Sandia researchers develop conceptual model for Low Temperature Combustion
16 May 2012
|Conceptual model for conventional diesel combustion (CDC), left, and LTC combustion, right, for heavy-duty engines. Source: CRF. Click to enlarge.|
Researchers at the Combustion Research Facility (CRF) at Sandia National Laboratories are proposing a conceptual model based on findings from their work for low temperature combustion (LTC). The LTC model is in review with the journal Progress in Energy and Combustion Science (PECS), with publication pending, according to Mark Musculus of CRF during his presentation at the DOE Vehicle Technologies Program Annual Merit Review in Washington this week.
LTC strategies—such as Premixed-Charge Compression-Ignition (PCCI), Homogeneous-Charge Compression-Ignition (HCCI) or Reactivity Controlled Compression Ignition (RCCI)—offer improved efficiency and very low emissions.
As such, noted Gurpreet Singh, Team Leader, Advanced Combustion Engine R&D Subprogram of the Vehicle Technologies Program, DOE is seeking to develop the knowledge base for LTC strategies and to carry those research results to products.
LTC strategies face a number of challenges, including combustion phasing; load range; heat release rate; transient control; an increase in HC and CO emissions, and new different species of HC; and fuel characteristics.
The long-term objective for this project has been to develop an improved understanding of in-cylinder process for low temperature combustion. This is a fundamental understanding that will help industry build cleaner , more efficient engines. One big [specific objective] for this year is to distill the observations that we have made from our optical diagnostics and modeling over several years recently into a conceptual model for low temperature combustion. This is something we have been working on for years, now we have taken the time to put it together in a coherent complete model.
We have, of course, a conceptual model for conventional, or high-temperature, combustion. This model, which is a cornerstone of understanding for conventional conditions, was based on multiple laser/imaging diagnostics over many years. It’s been quite valuable. At this point we have many years of optical engine research in low temperature combustion. That begs the question: can you put together a conceptual model like this one but for low temperature combustion. That’s just what we tried to do.—Mark Musculus
Musculus provided a necessarily brief overview of the salient points of the model that will be published later this year:
Often with LTC, injection is early into lower density gases. Spray penetration is faster, and with a longer liquid length. This is not unexpected, noted Musculus; what is unexpected, however, is that near the end of injection, the liquid length becomes shorter—i.e., it retreats. When the liquid length gets shorter, that implies that mixing has increased.
This is really important for what we’re trying to do with low temperature combustion; we’re trying to increase mixing. And so here’s an indirect sign that something might be happening that is increasing mixing.—Mark Musculus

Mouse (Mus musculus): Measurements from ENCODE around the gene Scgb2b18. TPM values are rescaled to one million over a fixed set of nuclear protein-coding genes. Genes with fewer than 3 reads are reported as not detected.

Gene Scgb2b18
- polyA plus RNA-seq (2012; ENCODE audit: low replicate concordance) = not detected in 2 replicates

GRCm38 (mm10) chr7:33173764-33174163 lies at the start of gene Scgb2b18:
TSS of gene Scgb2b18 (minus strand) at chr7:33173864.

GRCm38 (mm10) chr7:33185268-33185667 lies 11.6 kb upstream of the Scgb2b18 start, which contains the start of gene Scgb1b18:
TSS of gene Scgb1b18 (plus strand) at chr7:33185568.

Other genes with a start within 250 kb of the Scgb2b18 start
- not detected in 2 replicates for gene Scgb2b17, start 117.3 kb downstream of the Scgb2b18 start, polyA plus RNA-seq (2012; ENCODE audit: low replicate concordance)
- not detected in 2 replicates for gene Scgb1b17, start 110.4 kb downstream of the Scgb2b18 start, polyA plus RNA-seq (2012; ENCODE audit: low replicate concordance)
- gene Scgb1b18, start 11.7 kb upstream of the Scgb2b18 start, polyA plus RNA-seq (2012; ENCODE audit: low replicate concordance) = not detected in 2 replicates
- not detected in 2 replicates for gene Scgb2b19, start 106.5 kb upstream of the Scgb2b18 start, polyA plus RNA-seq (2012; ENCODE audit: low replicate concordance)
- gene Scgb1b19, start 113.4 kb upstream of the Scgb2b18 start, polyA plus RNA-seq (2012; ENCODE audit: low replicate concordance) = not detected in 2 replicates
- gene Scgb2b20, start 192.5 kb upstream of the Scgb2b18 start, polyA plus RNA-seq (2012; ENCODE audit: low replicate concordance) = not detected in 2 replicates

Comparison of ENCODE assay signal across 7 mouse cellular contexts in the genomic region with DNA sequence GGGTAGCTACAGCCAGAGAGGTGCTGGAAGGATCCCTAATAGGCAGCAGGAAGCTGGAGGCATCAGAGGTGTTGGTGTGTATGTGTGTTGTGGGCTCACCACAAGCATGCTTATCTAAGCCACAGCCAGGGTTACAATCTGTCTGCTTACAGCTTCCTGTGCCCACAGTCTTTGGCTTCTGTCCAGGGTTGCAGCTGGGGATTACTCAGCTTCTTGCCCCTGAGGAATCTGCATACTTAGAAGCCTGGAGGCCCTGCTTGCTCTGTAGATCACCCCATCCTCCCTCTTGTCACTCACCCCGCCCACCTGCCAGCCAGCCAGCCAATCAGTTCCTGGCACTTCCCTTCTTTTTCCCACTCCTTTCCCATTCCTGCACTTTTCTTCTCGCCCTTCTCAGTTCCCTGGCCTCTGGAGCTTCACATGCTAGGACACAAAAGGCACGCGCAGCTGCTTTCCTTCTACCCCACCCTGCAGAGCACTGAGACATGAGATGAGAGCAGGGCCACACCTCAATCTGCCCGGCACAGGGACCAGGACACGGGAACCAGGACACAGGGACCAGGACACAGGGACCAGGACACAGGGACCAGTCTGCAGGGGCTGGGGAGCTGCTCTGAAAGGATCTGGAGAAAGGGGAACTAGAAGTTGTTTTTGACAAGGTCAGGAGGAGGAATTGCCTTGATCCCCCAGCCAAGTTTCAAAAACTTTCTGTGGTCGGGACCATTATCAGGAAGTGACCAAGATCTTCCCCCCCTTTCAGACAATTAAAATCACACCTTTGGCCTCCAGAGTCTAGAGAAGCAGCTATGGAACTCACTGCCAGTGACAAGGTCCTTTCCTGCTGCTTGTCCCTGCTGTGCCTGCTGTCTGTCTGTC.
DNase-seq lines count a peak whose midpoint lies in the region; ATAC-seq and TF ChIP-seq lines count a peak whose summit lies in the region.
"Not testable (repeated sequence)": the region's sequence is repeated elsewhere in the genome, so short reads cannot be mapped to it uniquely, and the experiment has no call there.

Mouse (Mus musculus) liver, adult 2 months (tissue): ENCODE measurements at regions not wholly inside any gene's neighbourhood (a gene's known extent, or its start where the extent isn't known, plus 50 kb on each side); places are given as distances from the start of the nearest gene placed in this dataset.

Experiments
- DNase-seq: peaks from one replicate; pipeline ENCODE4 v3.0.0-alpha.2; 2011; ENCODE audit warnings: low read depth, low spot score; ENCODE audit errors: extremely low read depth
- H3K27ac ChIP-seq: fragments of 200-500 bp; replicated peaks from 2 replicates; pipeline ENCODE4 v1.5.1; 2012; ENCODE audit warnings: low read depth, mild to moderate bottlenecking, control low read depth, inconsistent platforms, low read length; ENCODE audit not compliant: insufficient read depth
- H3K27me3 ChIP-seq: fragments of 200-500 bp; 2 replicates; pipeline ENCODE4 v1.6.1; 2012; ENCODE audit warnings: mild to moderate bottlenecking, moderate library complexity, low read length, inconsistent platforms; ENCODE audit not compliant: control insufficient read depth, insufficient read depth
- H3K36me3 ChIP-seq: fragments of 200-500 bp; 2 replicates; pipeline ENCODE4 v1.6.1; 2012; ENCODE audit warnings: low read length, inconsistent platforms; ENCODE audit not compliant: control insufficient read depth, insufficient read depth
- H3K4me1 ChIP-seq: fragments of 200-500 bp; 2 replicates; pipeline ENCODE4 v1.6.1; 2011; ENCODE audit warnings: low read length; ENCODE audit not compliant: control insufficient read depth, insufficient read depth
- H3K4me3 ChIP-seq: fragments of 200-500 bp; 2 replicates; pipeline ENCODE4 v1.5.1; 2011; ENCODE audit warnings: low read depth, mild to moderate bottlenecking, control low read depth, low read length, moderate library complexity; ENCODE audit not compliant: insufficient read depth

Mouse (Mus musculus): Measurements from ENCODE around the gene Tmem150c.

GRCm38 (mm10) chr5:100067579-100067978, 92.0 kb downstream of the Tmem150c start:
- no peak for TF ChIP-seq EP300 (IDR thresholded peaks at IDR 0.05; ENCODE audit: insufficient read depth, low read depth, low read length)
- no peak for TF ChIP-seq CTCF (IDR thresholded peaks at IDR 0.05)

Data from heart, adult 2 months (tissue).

The Sandia researchers used three modeling approaches—1D analytic, KIVA RANS, and Sandia LES models—to understand the observed behavior. The 1D model showed that when the upstream velocity is reduced as the injection rate is ramped down, it draws in more entrainment. Entrained gas slows velocity, driving more entrainment. Further analysis found that the end-of-injection (EOI) ramp-down causes large flow structures to separate rather than collide; the ambient fluid is entrained into gaps.
This is giving us clues about what we might do to control the injection rate to generate the type of mixing desired.—Mark Musculus
Moving to ignition, they used a laser diagnostic to fluoresce formaldehyde, an indication of first-stage ignition. In addition to the formaldehyde formed, there is a lot of unburned hydrocarbon and CO that persist until second-stage ignition. At that time, there is a spike in OH—OH appears when the fuel and the unburned hydrocarbons and the formaldehyde are consumed.
Think of formaldehyde as a market of unburned fuel and think of OH as a marker of when that unburned fuel is consumed.—Mark Musculus
Second-stage ignition occurs downstream where the equivalence ratio φ is approximately 1—i.e., near stoichiometric conditions. Soot and PAH are formed in downstream regions where φ>2; in addition, unburned hydrocarbons and potentially CO remain upstream late in the cycle, especially in the region near the injector.
We can go back to the kinetics model from Lawrence Livermore to help us understand this. What they predict is that when we get to lean mixture—when mixtures are too well mixed—that the delay, or the dwell between first and second stage ignition is increased, and we expect that form and unburned fuel would persiste much longer in the cylinder. And that’s what we see.—Mark Musculus
Musculus said he expected the full paper to be published within several months.
ACE001: Heavy-Duty Low-Temperature and Diesel Combustion & Heavy-Duty Combustion Modeling (Musculus, DOE 2012 Merit Review). [Presentations will be posted in several weeks at www.vehicles.energy.gov.]
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